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The Enrica Lexie and St. Antony: A voyage into jurisdictional conflict
QUT Law Review
  • Danielle Ireland-Piper, Bond University
Date of this Version
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Journal Article
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Published version

Ireland-Piper, D. (2014). The Enrica Lexie and St. Antony: A voyage into jurisdictional conflict. QUT Law Review, 14(2), 74-89.

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© Copyright Danielle Ireland-Piper, 2014

This work is licensed under a Creative Commons Attribution 3.0 License

2014 HERDC submission

The decision of the Supreme Court of India in Republic of Italy v Union of India illustrates the legal and diplomatic complexities that can arise when nations, and states within those nations, have competing claims to jurisdiction over the prosecution of criminal offences. In our increasingly interconnected world, competing claims to jurisdiction are more likely. The decision, among other things, is concerned with legal aspects of coastal state jurisdiction in a federal system and sovereign immunity under international law. This decision is of interest because Australia, like India, is a coastal nation that divides power between federal and state governments. This case note sets out the factual background and legal frameworks that gave rise to the decision, considers the arguments made by each of the parties before the Supreme Court, and summarises the findings of the two presiding Judges. It then seeks to understand the relevance of the decision and any lessons that can be taken from it.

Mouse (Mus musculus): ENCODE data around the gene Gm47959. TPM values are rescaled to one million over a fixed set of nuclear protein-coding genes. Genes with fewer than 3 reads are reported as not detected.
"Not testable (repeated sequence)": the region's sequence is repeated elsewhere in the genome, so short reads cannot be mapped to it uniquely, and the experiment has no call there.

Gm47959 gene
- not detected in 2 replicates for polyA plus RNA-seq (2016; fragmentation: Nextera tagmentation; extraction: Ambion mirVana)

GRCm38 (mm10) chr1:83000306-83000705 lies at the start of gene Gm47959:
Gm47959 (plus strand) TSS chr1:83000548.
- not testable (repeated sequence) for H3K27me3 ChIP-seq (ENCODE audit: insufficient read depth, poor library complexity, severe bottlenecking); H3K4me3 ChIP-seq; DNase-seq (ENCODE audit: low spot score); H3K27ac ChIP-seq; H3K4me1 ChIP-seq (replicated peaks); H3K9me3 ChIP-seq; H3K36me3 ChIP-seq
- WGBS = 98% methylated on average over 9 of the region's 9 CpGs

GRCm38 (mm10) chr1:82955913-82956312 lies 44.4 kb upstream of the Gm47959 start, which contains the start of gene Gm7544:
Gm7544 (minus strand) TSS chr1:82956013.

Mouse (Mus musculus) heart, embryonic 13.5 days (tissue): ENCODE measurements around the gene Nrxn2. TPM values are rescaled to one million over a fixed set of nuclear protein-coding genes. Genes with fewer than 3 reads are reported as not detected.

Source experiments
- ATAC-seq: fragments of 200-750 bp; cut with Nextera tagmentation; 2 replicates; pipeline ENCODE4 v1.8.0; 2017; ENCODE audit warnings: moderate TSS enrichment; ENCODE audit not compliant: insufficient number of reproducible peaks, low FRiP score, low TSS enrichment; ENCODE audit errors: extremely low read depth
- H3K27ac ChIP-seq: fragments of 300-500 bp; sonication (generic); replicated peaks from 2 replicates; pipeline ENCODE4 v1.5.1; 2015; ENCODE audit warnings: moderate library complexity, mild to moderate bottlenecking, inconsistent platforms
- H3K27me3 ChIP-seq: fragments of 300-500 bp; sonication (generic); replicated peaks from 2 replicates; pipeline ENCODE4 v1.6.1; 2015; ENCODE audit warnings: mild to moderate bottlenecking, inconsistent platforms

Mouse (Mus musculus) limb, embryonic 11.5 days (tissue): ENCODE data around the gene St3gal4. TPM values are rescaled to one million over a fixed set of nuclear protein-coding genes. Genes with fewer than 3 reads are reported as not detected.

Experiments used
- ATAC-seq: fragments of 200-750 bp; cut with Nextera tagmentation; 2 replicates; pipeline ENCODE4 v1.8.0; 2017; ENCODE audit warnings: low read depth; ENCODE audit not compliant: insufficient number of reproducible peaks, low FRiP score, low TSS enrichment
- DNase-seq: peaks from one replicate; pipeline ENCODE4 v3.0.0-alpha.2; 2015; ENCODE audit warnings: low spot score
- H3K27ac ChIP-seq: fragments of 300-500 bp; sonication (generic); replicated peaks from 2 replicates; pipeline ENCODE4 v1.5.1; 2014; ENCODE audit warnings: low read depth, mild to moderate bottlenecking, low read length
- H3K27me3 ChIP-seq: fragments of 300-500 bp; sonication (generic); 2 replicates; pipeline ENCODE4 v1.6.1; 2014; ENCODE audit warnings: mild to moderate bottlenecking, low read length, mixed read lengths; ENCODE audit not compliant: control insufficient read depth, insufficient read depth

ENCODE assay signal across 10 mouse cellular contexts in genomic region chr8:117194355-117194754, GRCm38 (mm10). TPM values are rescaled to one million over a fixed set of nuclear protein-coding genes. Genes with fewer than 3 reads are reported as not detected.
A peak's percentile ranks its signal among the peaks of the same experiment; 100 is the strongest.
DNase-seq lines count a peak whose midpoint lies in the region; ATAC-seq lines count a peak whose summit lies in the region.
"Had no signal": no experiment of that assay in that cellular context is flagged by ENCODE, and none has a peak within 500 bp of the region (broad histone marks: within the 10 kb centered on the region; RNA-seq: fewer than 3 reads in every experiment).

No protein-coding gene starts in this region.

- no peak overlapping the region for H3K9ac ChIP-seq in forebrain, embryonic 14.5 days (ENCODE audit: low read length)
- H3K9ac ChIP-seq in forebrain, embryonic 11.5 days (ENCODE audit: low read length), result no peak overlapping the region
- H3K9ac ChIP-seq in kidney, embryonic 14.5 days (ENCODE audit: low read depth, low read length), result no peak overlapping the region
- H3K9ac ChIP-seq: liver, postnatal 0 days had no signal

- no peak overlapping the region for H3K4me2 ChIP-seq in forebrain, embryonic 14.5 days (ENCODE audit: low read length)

Citation Information
Danielle Ireland-Piper. "The Enrica Lexie and St. Antony: A voyage into jurisdictional conflict" QUT Law Review Vol. 14 Iss. 2 (2014) p. 74 - 89 ISSN: 2201-7275
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